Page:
The Kantian Sublime: From Morality to Art

Oxford, GB: Oxford University Press (1989)
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With this, the first volume in the Oxford Philosophical Monographs series, Paul Crowther breaks new ground by providing what is probably the first study in any language to be devoted exclusively to Kant's theory of the sublime. It fills a gap in an area of scholarship where Kant makes crucial links between morality and aesthetics and will be particularly useful for Continental philosophers, among whom the Kantian sublime is currently receiving widespread discussion in debates about the nature of postmodernism. Crowther's arguments center on the links which Kant makes between morality and aesthetics, and seek ultimately to modify Kant's approach in order to establish the sublime as a viable aesthetic concept with a broader cultural significance.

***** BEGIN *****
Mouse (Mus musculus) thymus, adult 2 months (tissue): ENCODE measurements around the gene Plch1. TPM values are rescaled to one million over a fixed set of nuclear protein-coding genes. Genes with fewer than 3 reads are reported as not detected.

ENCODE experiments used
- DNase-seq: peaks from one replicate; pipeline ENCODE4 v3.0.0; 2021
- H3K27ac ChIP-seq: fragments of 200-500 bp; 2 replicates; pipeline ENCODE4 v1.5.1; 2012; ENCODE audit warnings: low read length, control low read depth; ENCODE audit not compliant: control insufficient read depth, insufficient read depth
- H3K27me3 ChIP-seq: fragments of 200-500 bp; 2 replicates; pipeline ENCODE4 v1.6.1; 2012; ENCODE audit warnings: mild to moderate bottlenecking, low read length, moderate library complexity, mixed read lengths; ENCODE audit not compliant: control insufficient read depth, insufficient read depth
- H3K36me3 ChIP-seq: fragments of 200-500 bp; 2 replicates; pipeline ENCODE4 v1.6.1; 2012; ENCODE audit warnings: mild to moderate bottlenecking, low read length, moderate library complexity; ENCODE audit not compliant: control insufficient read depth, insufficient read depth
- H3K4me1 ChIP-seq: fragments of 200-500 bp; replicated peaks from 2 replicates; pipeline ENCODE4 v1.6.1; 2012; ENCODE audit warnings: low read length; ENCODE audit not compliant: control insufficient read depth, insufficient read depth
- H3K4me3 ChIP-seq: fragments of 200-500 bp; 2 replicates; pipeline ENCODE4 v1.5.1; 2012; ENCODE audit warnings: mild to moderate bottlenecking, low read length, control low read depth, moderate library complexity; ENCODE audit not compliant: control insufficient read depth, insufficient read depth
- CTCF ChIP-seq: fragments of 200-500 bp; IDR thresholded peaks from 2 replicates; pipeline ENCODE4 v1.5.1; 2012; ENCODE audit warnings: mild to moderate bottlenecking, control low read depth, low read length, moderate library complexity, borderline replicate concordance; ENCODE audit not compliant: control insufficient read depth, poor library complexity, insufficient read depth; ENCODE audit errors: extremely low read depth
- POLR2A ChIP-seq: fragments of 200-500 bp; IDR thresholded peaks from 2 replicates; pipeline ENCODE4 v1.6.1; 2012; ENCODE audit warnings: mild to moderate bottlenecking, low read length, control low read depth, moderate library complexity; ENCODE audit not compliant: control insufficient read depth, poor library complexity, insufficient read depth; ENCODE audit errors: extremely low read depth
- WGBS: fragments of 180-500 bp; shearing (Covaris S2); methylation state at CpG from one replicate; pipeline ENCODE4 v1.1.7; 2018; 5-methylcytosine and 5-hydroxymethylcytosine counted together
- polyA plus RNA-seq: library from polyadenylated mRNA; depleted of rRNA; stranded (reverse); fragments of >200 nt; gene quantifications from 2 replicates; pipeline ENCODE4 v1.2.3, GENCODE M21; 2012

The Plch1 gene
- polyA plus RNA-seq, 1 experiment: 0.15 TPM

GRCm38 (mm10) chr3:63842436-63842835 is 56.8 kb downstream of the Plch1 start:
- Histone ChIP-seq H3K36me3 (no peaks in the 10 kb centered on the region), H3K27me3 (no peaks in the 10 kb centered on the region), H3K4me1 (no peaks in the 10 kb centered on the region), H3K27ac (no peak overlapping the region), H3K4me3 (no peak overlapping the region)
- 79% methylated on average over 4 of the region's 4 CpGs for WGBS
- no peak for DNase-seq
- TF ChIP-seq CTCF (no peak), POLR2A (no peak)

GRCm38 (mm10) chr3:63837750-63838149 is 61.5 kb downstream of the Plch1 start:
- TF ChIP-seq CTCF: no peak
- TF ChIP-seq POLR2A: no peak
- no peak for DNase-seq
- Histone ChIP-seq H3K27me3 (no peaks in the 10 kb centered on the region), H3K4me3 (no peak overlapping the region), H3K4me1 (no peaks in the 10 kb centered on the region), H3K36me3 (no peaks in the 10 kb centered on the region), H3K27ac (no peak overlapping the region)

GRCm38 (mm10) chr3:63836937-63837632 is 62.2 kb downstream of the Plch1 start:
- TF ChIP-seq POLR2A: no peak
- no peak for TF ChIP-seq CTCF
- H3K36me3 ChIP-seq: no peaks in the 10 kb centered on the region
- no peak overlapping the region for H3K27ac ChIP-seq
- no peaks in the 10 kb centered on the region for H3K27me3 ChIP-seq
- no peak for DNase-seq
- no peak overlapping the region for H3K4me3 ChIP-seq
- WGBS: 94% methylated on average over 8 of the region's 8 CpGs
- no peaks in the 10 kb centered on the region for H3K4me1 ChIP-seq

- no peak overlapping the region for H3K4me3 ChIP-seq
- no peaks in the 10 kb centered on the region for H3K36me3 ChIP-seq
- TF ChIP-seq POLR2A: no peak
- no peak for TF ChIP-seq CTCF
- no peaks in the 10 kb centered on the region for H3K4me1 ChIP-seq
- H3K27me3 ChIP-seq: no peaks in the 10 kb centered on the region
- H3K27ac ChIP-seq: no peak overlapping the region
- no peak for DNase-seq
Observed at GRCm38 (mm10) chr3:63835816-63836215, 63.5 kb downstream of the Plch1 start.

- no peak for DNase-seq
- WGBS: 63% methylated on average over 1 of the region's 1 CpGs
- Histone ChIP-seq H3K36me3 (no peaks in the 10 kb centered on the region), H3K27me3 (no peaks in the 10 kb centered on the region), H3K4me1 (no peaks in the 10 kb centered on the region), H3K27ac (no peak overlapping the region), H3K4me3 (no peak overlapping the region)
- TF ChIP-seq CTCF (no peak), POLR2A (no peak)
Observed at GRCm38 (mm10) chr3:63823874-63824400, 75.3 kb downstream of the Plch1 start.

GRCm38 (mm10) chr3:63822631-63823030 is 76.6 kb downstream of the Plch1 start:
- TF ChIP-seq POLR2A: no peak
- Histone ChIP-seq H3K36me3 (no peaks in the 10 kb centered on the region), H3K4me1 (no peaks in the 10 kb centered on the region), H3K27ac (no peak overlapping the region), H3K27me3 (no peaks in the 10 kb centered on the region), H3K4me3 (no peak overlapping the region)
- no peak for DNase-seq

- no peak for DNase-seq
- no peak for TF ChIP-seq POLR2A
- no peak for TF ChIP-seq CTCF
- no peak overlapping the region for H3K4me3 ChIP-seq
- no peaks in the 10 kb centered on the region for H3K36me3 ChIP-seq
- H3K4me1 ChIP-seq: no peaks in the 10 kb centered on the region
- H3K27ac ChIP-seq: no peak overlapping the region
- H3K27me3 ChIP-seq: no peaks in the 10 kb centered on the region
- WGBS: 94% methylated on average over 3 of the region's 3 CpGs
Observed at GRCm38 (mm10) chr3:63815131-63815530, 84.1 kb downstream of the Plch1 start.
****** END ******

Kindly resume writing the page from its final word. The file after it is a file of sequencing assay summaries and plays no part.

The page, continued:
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Kant's Critical Ethics and the Sublime

Outlines Kant's basic epistemological position and also that of his moral philosophy. Attention is then paid to the way in which the sublime functions—via the notion of respect—in this philosophy. It is seen that, for Kant, the moral law is that which is most worthy of respect, and which i... see more


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Citations of this work

Icebreakers: Environmentalism and Natural Aesthetics.Stan Godlovitch - 1994 - Journal of Applied Philosophy 11 (1):15-30.
What Is the Monumental?Sandra Shapshay - 2021 - Journal of Aesthetics and Art Criticism 79 (2):145-160.
The Sublime.Melissa McBay Merritt - 2018 - New York: Cambridge University Press.

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